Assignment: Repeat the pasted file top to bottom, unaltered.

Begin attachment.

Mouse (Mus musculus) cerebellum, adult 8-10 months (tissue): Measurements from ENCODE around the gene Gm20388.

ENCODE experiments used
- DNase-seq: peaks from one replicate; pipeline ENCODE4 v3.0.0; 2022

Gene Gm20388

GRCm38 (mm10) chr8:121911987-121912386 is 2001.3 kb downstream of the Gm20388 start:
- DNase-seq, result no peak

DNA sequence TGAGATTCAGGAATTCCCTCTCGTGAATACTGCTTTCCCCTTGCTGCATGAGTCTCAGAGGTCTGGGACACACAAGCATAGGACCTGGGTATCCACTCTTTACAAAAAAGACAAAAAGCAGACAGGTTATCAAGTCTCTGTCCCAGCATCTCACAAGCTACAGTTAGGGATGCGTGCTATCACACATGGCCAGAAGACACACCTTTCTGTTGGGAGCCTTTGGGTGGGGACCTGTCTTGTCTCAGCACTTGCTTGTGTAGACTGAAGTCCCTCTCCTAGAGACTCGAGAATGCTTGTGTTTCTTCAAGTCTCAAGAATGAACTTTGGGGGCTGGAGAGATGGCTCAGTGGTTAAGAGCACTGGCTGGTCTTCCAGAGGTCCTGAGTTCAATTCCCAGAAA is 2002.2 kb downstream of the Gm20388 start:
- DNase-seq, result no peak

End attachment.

Mouse (Mus musculus) cerebellum, adult 8-10 months (tissue): Measurements from ENCODE around the gene Gm20388.

ENCODE experiments used
- DNase-seq: peaks from one replicate; pipeline ENCODE4 v3.0.0; 2022

Gene Gm20388

GRCm38 (mm10) chr8:121911987-121912386 is 2001.3 kb downstream of the Gm20388 start:
- DNase-seq, result no peak

DNA sequence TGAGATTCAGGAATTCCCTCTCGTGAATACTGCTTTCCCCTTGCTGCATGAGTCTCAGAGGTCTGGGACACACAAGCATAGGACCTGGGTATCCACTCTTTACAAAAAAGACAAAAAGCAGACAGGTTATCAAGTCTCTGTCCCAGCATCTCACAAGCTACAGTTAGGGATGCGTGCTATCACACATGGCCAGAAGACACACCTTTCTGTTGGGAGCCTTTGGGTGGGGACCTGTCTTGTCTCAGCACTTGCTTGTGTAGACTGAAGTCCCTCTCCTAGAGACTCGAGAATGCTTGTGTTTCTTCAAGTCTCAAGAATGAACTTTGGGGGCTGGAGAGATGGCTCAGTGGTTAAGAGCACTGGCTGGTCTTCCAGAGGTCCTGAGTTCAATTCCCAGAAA is 2002.2 kb downstream of the Gm20388 start:
- DNase-seq, result no peak